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Yesterday a devastating tornado ripped through Moore, OK killing dozens and injuring far more. An elementary school was among the many structures that were massively damaged. My heart breaks for the people of Moore, OK. Especially since this is the second tornado in 15 years to devastate this city (1999 Tornado Outbreak). I feel especially burdened for the people of Moore, OK, because the scenes of destruction seem all too familiar. Below I have put a picture from yesterday’s tornado next to a picture from the tornado that hit Union University in 2008, which I have written about before (Why Tornado Alarms Make Me Freak Out a Little Inside) .
So, please join me in prayer for the people of Moore, OK. They have suffered traumatic loss of life and property. I can personally attest to what sort of damage this does to a community, but I can also attest to the strong sense of community that will always exist between the people that have lived through this. Pray for the people of Moore. Pray that they will find more survivors today.
If you wish to donate to help the people of Moore, OK, click on the image below to be taken to the Red Cross website.
Until later friends…
Yesterday, we had all sorts of tornado warnings here in Louisville and the surrounding areas. Most of my co-workers took the tornado warnings very lightly. I, on the other hand, was trying to get as much information as possible about possible tornadoes. I used to take tornado warnings very lightly, until February 5, 2008. On that day, my university – Union University – was struck by an EF-4 tornado.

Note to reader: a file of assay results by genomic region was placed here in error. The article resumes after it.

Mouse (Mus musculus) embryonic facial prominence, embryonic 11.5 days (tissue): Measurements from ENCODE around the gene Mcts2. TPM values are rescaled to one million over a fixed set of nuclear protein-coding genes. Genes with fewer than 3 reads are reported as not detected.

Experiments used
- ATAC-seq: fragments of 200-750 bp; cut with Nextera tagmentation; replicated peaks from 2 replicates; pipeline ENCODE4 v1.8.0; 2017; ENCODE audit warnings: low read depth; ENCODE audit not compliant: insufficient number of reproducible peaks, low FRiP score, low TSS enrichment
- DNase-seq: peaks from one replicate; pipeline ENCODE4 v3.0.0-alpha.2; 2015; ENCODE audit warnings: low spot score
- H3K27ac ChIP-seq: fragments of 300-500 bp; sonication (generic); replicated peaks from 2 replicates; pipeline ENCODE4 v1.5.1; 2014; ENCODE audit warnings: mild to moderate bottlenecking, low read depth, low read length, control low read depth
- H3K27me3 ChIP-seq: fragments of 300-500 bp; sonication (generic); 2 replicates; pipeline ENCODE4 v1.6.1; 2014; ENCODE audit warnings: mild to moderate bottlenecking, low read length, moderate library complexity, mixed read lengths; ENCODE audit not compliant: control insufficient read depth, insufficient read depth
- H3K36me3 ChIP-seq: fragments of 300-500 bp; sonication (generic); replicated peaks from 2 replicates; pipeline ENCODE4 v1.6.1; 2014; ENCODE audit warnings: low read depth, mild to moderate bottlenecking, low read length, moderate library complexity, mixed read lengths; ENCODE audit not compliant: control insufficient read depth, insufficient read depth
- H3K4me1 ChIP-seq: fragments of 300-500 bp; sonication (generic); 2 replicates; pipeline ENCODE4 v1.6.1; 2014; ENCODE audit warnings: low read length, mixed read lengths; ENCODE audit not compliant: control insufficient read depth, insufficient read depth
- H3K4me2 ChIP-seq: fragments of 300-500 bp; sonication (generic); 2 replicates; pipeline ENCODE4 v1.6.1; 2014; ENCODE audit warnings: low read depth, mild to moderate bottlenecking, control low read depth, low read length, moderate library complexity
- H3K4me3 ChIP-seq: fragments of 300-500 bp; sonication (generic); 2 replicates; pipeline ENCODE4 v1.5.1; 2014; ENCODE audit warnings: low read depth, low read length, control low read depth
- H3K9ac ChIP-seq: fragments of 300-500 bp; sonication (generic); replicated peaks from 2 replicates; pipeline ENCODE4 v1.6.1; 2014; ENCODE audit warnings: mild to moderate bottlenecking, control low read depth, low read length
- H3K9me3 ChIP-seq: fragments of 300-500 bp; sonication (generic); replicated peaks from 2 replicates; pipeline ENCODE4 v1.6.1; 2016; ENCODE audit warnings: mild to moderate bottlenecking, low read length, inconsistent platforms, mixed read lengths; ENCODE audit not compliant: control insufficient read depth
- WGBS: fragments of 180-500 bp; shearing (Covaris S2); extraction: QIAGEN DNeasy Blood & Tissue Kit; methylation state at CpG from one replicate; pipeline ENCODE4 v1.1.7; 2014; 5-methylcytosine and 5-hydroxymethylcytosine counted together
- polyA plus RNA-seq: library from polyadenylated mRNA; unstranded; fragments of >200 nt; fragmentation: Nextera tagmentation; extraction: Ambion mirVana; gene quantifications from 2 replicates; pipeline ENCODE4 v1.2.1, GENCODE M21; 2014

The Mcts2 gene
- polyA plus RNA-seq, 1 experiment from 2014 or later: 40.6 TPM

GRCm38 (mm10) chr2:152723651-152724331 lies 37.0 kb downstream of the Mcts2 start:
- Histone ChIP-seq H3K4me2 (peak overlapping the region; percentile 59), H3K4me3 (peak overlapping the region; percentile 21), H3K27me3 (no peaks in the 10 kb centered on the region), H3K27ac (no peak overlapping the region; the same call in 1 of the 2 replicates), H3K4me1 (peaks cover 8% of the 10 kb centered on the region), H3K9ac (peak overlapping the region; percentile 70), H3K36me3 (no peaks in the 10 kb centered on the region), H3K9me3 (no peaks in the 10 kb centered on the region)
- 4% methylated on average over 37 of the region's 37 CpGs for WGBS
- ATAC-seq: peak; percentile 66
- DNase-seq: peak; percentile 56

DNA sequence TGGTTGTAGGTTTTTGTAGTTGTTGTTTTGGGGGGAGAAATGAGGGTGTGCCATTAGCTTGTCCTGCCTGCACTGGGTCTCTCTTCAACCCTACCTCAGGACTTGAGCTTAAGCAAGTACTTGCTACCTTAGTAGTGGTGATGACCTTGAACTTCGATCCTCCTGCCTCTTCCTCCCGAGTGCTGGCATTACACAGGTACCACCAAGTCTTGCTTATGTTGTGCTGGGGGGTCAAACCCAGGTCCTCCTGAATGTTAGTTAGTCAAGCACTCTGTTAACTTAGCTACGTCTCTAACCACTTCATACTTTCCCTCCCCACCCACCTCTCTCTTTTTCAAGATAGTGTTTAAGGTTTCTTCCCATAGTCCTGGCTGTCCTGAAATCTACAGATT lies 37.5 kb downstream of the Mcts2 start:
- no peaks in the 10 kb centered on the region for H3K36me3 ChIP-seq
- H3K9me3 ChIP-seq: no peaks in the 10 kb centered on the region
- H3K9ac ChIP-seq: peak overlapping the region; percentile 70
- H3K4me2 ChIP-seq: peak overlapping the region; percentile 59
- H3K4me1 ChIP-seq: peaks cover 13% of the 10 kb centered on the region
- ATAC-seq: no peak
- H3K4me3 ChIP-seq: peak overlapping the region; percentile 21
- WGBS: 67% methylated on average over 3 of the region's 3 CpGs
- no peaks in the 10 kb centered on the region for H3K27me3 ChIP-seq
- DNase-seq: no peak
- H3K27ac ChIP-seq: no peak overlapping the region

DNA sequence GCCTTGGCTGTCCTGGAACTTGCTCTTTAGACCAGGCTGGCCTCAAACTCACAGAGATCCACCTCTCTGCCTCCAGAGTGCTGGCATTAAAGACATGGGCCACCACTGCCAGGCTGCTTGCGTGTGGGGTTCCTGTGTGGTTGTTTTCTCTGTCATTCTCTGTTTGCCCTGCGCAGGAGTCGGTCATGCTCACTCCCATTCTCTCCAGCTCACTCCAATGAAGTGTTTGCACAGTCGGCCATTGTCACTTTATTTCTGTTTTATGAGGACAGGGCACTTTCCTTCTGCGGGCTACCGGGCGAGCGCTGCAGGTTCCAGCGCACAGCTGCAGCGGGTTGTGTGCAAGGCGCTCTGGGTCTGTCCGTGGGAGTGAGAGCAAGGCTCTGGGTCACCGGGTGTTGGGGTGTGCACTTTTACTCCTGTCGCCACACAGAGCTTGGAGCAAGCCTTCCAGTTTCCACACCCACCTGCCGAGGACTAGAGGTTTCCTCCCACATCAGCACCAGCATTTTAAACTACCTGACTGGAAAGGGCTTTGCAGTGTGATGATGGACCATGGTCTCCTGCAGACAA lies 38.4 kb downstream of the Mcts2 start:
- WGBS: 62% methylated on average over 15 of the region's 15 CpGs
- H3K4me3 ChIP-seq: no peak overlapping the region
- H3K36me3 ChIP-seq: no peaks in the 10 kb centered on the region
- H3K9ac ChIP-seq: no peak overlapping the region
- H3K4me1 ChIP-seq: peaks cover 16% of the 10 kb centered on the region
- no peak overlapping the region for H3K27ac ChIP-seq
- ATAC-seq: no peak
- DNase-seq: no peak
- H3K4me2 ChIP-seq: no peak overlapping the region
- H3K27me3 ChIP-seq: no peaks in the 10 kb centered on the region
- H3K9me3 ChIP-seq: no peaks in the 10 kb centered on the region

This picture is of what used to be a girls’ dorm. I talked on Monday about life-changing, paradigm-altering events. February 5th was one such event in my life. I used to lock my dorm door and go to sleep if I knew there might be a tornado warning, so I would not be bothered by it. Now, I am made vigilant by any tornado warning. The tornado at Union was like nothing I could have imagined. The damage was shocking. The night of the tornado was terrifying. I was stuck a mile from campus hearing all sorts of third-hand reports about collapsed buildings and dead students, and the forecasters were predicting another tornado on the heels of the first. Thankfully, no one was killed, although a few of my friends were pretty banged up. Many people I knew – including my now sister-in-law – lost everything they had. The tornado scared the living daylights out of us, but it also united us and made us stronger. We worked together, and by God’s grace, we were able to endure it.
Here are some pictures from the damage (all of which are not mine, but are owned by Union University – but since I paid them a boatload of money to get a degree there, I assume they’re alright with me using these for educational purposes):
I was immensely proud of the way my university handled this tragedy. Many of my friends were interviewed on CNN, MSNBC, and Fox News. They exhibited such a strong faith in the Lord despite the storm that some reporters accused the staff of coaching the students, but there was no coaching. We all knew that it was only by the grace of God that we were all alive, and we wanted to tell everyone about it.
Since the tornado, Union has done exceedingly well. They have built new dorms to replace those destroyed. The new dorms are incredible, in fact, I am a little jealous over them. Union has been consistently ranked in the top tier of universities in the South by Us News and World Report. Union has rebuilt bigger and better. They have new swanky dorms, a new coffee shop – with a sweet La Marzocco Espresso Machine, and a new pharmacy school. I am proud of Union University. And now you know why tornado alarms will make me freak out a little inside for the rest of my life. I hope all is well with you, and I hope no severe weather is headed your way.
Until later friends…
- Tornado warnings are too often ignored, researcher says (sciencedaily.com)
- Founder’s Cafe (A post I wrote about my current school’s cafe with an Astoria Espresso Machine)